FX’s drama “Mrs. America” examines two sides of the political movement around the Equal Rights Amendment. On one side are second-wave feminists such as Gloria Steinem (Rose Byrne) and Betty Friedan…
FX’s drama “Mrs. America” examines two sides of the political movement around the Equal Rights Amendment. On one side are second-wave feminists such as Gloria Steinem (Rose Byrne) and Betty Friedan (Tracey Ullman) while the opposition is led by the staunchly conservative Phyllis Schlafly (Cate Blanchett).
Series composer Kris Bowers, who has penned music for “When They See Us,” “Dear White People” and “Black Monday,” spoke with Variety about his approach to scoring the show and how he navigated between both sides of the political clash at its center.
“The Phyllis Schlafly sound and sonic palette became very traditional, using a lot of snare drums and orchestral elements like flute and some trumpet and strings,” Bowers said. “Then for the feminist side, it had more percussion, hand claps and tambourines or even hitting the side of random drums or plastic drugs.”
Bowers also discussed Uzo Aduba’s depiction of Shirley Chisholm, the first Black woman elected to United States Congress and the first Black candidate for a major party’s nomination for President.
“Working on that episode, I think it’s really interesting how we don’t talk about that more,” Bowers said. “That was something that I was really excited about in this show, but it’s something that should be a much bigger part of history in general. It’s a little surprising and saddening to me that the only reason I know about that is probably being Black and my family talking about that and then learning about that on my own. But I can’t remember any sort of educational environment where someone told me about Shirley Chisholm.”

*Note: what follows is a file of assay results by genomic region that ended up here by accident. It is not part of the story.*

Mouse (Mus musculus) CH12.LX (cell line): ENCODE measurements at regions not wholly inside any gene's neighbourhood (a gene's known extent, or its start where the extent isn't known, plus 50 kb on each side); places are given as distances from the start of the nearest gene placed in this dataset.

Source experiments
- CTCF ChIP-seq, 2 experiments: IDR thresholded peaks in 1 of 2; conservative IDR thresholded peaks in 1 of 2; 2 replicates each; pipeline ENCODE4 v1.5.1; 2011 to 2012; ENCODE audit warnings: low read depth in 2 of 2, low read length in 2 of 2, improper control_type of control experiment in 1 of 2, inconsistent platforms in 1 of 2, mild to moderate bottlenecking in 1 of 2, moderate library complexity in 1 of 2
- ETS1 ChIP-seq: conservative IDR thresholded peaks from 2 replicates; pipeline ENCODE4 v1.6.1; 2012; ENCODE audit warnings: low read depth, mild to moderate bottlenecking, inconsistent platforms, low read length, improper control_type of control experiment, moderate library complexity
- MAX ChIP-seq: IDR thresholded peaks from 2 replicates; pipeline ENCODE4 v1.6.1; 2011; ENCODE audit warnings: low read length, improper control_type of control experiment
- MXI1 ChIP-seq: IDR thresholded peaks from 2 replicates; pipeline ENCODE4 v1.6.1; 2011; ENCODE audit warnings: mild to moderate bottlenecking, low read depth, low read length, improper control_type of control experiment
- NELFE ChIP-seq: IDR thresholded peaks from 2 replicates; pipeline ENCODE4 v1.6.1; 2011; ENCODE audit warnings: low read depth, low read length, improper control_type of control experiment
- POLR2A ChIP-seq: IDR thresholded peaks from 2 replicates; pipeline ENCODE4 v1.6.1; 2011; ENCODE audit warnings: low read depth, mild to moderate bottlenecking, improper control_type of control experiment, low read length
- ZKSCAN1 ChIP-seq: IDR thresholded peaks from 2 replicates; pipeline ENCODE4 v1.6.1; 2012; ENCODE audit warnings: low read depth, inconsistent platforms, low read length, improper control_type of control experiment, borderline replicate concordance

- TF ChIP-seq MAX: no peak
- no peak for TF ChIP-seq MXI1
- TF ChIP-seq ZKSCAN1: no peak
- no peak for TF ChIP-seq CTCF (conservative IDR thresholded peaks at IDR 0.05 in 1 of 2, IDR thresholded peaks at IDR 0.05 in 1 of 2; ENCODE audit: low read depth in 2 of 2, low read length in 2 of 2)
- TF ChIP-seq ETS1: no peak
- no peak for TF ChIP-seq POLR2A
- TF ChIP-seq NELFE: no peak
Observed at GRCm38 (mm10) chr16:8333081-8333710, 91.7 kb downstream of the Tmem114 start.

Another struggle with putting the finishing touches on his “Mrs. America” score was completing everything while in quarantine after mandatory shutdowns due to the coronavirus. “Really for me I’m just appreciative of the team and friends that I have that I was able to call on and ask for advice on how to do this,” Bowers said explaining how they recorded remotely with him both on, and sometimes off the session.